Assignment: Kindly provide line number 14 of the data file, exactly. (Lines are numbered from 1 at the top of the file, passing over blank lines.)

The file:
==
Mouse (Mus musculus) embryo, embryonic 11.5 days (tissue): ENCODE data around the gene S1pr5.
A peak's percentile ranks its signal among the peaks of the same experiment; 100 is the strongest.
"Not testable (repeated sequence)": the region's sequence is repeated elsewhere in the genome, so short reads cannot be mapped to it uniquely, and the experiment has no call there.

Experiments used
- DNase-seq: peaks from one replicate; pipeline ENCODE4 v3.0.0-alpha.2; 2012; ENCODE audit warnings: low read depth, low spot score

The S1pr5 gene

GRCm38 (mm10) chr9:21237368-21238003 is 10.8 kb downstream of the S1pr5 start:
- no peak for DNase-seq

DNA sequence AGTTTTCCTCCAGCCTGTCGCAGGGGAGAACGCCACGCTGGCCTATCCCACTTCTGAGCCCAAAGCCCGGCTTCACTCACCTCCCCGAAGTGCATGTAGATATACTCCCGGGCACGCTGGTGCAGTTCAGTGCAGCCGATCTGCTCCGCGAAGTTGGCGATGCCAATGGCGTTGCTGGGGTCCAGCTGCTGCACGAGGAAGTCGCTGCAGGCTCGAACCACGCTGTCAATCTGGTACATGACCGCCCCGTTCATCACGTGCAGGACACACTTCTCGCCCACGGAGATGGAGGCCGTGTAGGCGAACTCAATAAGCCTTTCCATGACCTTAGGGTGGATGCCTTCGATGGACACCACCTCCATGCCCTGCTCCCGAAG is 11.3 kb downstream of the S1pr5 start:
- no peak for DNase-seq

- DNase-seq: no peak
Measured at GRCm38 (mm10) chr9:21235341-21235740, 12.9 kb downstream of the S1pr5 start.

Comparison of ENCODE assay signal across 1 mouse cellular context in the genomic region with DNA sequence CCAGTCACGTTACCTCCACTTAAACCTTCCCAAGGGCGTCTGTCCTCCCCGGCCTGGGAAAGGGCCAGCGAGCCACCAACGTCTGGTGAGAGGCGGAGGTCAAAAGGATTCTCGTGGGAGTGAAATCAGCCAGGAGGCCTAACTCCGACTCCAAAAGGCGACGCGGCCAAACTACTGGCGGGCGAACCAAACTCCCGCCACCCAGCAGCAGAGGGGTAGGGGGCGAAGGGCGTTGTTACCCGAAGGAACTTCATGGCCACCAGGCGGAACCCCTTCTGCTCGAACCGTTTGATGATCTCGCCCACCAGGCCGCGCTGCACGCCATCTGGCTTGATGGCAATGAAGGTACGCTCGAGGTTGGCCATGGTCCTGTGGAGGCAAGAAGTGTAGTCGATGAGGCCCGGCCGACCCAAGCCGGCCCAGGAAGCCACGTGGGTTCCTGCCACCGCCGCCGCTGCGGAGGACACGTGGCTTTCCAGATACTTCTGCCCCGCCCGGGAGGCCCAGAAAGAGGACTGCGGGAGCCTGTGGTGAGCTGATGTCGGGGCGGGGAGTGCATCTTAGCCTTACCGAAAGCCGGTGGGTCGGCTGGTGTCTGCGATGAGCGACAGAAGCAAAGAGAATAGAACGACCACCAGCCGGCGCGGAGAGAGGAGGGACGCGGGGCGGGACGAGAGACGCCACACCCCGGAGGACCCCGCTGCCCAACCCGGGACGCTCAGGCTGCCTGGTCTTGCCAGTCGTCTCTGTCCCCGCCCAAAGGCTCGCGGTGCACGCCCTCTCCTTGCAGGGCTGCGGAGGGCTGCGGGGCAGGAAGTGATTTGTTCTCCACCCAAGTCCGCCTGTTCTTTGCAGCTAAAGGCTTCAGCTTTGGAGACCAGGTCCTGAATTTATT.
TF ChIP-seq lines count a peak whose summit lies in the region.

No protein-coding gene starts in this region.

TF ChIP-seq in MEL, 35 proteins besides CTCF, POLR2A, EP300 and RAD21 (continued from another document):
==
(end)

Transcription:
TF ChIP-seq lines count a peak whose summit lies in the region.